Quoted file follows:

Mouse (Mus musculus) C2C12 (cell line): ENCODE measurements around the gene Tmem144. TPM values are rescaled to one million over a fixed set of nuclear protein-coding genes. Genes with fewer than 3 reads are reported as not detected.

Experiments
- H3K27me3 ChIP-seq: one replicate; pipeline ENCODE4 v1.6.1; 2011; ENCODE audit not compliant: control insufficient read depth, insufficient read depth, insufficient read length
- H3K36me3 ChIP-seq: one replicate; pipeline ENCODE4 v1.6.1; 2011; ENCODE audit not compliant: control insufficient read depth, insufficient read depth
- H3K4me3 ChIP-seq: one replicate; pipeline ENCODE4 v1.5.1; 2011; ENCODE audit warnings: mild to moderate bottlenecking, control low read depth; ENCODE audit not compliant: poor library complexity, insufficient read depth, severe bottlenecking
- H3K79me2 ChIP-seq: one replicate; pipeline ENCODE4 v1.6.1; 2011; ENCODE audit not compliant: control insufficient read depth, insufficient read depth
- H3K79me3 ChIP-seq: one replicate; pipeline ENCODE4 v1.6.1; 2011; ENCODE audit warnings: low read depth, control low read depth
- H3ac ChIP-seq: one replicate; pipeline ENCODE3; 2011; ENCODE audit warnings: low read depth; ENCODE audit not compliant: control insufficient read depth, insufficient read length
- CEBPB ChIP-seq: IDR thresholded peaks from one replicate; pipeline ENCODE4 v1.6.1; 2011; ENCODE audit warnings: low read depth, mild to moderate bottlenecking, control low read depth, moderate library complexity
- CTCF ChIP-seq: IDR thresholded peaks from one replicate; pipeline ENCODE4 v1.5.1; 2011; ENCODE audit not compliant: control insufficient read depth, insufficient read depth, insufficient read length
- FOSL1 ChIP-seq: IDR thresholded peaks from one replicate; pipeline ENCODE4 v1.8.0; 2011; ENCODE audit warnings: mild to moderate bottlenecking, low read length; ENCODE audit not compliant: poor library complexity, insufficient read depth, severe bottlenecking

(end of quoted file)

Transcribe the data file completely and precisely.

Mouse (Mus musculus) C2C12 (cell line): ENCODE measurements around the gene Tmem144. TPM values are rescaled to one million over a fixed set of nuclear protein-coding genes. Genes with fewer than 3 reads are reported as not detected.

Experiments
- H3K27me3 ChIP-seq: one replicate; pipeline ENCODE4 v1.6.1; 2011; ENCODE audit not compliant: control insufficient read depth, insufficient read depth, insufficient read length
- H3K36me3 ChIP-seq: one replicate; pipeline ENCODE4 v1.6.1; 2011; ENCODE audit not compliant: control insufficient read depth, insufficient read depth
- H3K4me3 ChIP-seq: one replicate; pipeline ENCODE4 v1.5.1; 2011; ENCODE audit warnings: mild to moderate bottlenecking, control low read depth; ENCODE audit not compliant: poor library complexity, insufficient read depth, severe bottlenecking
- H3K79me2 ChIP-seq: one replicate; pipeline ENCODE4 v1.6.1; 2011; ENCODE audit not compliant: control insufficient read depth, insufficient read depth
- H3K79me3 ChIP-seq: one replicate; pipeline ENCODE4 v1.6.1; 2011; ENCODE audit warnings: low read depth, control low read depth
- H3ac ChIP-seq: one replicate; pipeline ENCODE3; 2011; ENCODE audit warnings: low read depth; ENCODE audit not compliant: control insufficient read depth, insufficient read length
- CEBPB ChIP-seq: IDR thresholded peaks from one replicate; pipeline ENCODE4 v1.6.1; 2011; ENCODE audit warnings: low read depth, mild to moderate bottlenecking, control low read depth, moderate library complexity
- CTCF ChIP-seq: IDR thresholded peaks from one replicate; pipeline ENCODE4 v1.5.1; 2011; ENCODE audit not compliant: control insufficient read depth, insufficient read depth, insufficient read length
- FOSL1 ChIP-seq: IDR thresholded peaks from one replicate; pipeline ENCODE4 v1.8.0; 2011; ENCODE audit warnings: mild to moderate bottlenecking, low read length; ENCODE audit not compliant: poor library complexity, insufficient read depth, severe bottlenecking